- Evaluating and supporting educators
One of the least well recognized transitions currently taking place in America’s schools is a major shift in the nature of teacher evaluation. Fomented by substantial federal incentives, most of our states have adopted teacher-evaluation strategies that, in contrast to yesteryear’s evaluative approaches, are aimed more directly at the firing of inept teachers than at improving the instruction of all teachers. Put simply, this altered emphasis represents a move from formative to summative teacher evaluation. In the proposed, designedly interactive symposium, challenges and potential solution strategies for this transition will be explored both by the symposium’s participants and the audience.
First, the format of the proposed interactive symposium will be described, for it is our intention to involve members of the audience actively in addressing the significant issue under consideration. The moderator, a chief state school officer, will set the stage for the session—describing the importance of the fundamental modification in states’ teacher-evaluation procedures—including his own state’s thinking on this topic. He will alert the audience that, during the symposium’s three presentations, everyone should identify at least one point per presenter with which they seriously agree or disagree. Then, after the symposium’s three presentations (taking from 10-15 minutes each), audience members will take part in a “turn-and-talk” activity in which small groups of two or three persons contrast their per-presenter perceptions. After that activity, the moderator will lead an extended open discussion dealing with audience-raised concerns.
The current changes in states’ teacher-evaluation frameworks were triggered, of course, by the 2009’s Race to the Top Program (RTT) and 2011’s ESEA Flexibility Program. Both of these federal initiatives called for those states who wished to receive federal RTT grants or waivers to avoid NCLB sanctions to install new, more demanding teacher-evaluation systems. Because both of these federal programs urged states to establish evaluative systems in which multiple measures were employed and student growth was “a significant factor” in evaluating teachers. Moreover, because students’ test performances were now to play a prominent role in supplying teacher-evaluation strategies that would be “contributory to personnel decisions,” the emphasis of the nation’s emerging teacher-appraisal systems are patently more summative than formative in their orientation. The shift from the more formative, improvement-focused teacher evaluations of past years to these new, more summatively directed teacher-evaluation systems will be what the proposed symposium addresses.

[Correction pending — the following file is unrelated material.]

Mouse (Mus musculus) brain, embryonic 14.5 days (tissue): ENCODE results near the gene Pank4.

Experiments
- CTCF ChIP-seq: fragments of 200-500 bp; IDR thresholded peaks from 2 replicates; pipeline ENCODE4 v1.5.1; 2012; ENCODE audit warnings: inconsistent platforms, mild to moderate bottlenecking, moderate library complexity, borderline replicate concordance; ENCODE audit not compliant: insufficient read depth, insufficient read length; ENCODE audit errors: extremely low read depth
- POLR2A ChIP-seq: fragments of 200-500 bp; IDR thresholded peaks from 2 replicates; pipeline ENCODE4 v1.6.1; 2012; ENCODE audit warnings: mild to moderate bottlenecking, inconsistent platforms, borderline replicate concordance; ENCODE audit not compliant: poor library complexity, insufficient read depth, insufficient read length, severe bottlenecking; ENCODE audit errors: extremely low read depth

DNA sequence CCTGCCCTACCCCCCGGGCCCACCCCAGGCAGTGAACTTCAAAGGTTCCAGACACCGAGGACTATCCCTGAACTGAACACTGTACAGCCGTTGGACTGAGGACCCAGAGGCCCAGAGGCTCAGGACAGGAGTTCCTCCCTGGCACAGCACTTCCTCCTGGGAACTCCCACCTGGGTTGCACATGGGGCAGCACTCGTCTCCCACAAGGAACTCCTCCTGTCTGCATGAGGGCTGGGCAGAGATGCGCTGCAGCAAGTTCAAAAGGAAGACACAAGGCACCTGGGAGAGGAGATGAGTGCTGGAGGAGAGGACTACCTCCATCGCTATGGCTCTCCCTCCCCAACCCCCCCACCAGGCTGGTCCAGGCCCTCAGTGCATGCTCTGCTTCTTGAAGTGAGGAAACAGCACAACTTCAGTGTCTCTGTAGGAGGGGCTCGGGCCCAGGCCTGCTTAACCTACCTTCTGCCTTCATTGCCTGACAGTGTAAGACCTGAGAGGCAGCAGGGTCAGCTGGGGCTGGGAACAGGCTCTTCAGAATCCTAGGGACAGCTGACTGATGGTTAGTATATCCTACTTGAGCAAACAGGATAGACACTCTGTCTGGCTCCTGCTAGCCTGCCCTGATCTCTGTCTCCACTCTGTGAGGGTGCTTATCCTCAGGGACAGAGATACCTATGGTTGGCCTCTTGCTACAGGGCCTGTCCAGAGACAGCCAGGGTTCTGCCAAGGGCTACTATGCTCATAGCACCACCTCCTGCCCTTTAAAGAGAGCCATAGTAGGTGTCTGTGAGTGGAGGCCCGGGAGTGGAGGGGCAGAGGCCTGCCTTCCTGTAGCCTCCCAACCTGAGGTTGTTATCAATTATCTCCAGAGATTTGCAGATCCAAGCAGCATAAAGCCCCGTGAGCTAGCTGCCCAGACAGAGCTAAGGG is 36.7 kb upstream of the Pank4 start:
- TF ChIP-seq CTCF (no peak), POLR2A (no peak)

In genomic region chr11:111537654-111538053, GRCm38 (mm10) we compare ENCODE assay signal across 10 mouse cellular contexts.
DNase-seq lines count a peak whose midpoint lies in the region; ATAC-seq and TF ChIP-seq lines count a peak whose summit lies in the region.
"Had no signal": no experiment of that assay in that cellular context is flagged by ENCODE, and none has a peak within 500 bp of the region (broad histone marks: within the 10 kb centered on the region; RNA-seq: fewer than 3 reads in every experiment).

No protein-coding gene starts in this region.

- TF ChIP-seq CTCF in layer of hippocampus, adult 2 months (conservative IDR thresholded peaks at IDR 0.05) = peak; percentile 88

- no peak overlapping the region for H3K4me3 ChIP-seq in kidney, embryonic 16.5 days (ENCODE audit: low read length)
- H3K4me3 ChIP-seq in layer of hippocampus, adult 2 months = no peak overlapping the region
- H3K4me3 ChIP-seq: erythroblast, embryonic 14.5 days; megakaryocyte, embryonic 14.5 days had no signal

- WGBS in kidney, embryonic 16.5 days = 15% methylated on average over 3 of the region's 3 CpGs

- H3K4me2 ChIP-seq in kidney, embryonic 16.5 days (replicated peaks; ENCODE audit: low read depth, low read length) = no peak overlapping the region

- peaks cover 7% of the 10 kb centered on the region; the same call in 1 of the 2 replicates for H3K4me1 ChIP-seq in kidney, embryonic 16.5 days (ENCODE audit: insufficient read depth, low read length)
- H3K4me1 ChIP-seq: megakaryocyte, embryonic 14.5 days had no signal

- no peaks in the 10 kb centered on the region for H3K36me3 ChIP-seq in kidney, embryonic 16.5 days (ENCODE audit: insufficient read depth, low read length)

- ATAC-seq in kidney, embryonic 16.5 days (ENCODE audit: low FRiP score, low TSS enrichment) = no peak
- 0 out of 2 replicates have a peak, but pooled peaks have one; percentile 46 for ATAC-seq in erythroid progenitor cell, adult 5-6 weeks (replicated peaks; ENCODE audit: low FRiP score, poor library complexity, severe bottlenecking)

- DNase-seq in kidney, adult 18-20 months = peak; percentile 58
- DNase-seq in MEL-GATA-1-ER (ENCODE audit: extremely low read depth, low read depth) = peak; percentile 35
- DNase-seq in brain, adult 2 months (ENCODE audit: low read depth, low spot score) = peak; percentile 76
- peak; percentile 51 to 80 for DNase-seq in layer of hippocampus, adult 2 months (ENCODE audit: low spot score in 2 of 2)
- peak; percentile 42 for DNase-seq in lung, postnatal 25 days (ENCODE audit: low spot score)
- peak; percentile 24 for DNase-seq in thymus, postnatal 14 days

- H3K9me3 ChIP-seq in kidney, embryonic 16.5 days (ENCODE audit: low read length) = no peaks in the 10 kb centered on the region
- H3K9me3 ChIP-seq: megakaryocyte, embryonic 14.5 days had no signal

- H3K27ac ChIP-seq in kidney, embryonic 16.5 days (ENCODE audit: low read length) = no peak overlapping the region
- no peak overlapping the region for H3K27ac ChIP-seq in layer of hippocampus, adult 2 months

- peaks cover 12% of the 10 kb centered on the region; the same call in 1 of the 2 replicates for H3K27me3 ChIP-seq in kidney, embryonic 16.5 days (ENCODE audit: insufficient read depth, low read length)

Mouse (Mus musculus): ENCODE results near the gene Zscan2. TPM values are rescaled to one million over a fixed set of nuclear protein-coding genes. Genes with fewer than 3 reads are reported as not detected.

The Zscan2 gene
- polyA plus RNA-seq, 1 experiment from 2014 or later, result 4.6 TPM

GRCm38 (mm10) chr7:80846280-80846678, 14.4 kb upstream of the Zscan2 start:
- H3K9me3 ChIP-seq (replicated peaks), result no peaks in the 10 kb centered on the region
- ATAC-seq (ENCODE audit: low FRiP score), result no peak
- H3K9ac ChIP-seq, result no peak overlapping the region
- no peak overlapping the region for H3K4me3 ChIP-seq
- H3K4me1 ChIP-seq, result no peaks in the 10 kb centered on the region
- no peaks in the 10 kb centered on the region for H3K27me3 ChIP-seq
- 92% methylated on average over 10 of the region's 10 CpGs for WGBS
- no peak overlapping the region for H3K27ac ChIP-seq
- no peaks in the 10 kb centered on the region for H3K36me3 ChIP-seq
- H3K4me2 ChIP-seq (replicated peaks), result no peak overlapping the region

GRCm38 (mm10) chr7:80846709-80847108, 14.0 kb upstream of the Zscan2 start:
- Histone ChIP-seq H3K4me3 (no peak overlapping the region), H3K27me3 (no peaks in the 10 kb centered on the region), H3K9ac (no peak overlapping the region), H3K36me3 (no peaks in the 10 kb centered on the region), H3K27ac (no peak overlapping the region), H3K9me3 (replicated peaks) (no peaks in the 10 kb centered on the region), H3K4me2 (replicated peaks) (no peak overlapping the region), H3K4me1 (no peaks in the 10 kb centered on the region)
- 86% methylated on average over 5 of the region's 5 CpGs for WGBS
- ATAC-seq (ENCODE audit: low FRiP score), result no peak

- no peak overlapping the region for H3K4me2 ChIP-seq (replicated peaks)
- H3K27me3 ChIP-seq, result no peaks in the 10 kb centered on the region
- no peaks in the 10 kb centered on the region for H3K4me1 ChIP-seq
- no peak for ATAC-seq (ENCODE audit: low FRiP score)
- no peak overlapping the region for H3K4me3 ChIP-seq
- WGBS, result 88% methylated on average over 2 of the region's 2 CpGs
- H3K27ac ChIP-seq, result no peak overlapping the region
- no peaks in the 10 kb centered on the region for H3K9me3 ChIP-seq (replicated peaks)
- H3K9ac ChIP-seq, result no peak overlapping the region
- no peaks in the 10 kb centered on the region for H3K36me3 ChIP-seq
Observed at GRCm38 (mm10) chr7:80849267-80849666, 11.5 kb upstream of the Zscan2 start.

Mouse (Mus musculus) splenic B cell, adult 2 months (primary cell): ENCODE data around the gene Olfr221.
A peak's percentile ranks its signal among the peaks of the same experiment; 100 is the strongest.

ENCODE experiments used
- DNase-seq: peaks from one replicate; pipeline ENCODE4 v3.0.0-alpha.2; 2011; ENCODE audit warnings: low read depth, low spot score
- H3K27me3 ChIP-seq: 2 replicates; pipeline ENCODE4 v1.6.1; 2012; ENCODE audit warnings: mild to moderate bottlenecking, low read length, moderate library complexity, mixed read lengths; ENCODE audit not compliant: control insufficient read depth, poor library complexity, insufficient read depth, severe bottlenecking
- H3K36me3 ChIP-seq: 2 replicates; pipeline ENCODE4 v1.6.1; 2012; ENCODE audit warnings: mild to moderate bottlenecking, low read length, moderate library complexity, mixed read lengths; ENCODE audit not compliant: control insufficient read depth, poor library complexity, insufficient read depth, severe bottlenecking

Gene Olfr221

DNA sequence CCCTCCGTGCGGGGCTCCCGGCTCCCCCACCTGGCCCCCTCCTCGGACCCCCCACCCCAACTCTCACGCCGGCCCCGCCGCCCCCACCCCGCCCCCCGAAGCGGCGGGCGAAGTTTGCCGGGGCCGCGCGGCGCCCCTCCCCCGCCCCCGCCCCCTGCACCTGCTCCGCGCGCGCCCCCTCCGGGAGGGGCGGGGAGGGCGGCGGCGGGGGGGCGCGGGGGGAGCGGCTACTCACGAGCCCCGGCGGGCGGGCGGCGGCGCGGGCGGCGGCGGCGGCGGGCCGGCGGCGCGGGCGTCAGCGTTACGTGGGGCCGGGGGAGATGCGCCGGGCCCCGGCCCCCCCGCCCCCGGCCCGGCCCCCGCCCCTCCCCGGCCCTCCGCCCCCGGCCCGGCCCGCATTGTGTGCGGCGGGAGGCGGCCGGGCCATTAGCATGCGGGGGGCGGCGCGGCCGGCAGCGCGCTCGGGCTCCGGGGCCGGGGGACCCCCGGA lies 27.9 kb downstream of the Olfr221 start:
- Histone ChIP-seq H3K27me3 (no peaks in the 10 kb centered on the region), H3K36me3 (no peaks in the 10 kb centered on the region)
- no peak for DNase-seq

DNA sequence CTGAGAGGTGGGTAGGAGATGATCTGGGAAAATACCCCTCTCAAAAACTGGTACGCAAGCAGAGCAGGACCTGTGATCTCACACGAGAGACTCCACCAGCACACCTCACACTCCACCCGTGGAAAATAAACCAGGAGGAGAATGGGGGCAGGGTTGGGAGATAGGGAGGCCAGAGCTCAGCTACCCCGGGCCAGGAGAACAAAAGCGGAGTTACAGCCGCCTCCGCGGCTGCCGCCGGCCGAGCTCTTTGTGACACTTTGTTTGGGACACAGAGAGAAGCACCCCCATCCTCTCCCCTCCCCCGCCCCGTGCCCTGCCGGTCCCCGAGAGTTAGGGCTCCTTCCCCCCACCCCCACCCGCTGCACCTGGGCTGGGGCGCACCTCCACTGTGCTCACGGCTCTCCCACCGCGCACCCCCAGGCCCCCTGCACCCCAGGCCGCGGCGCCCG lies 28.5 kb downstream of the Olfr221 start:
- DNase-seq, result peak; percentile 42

The moderator, a key player in the proposed symposium, will be Terry Holliday, Kentucky Commissioner of Education. As noted above, his initial remarks will establish the symposium’s content limits and its upcoming interaction procedures. The three presentations, after the moderator’s stage-setting remarks, will be made (alphabetically). First will be Alan Burke, Deputy Superintendent of Washington’s Office of Superintendent of Public Instruction. His state has devised the Teacher and Principal Evaluation Program that attempts to deal successfully with the potential schism between formative and summative evaluation. Cindy Hill, Wyoming’s State Superintendent of Public Instruction, will then describe her views regarding teacher evaluation. Given her administration’s strong emphasis on promoting instructional improvements in Wyoming’s classrooms, her views of summative evaluation’s likely impact should be illuminating. The final presentation will be made by UCLA emeritus professor, W. James Popham, who had been addressing U.S. teacher evaluation, in research and in print, for over 50 years. Given these three presenters’ remarks, we foresee a lively, audience-involved session.
Because the 2013 conference’s thematic emphases are on “building bridges, making transitions,” the proposed symposium’s central question will be whether the current national transition in teacher evaluation’s emphasis from a formative to summative orientation is, indeed, a bridge too far.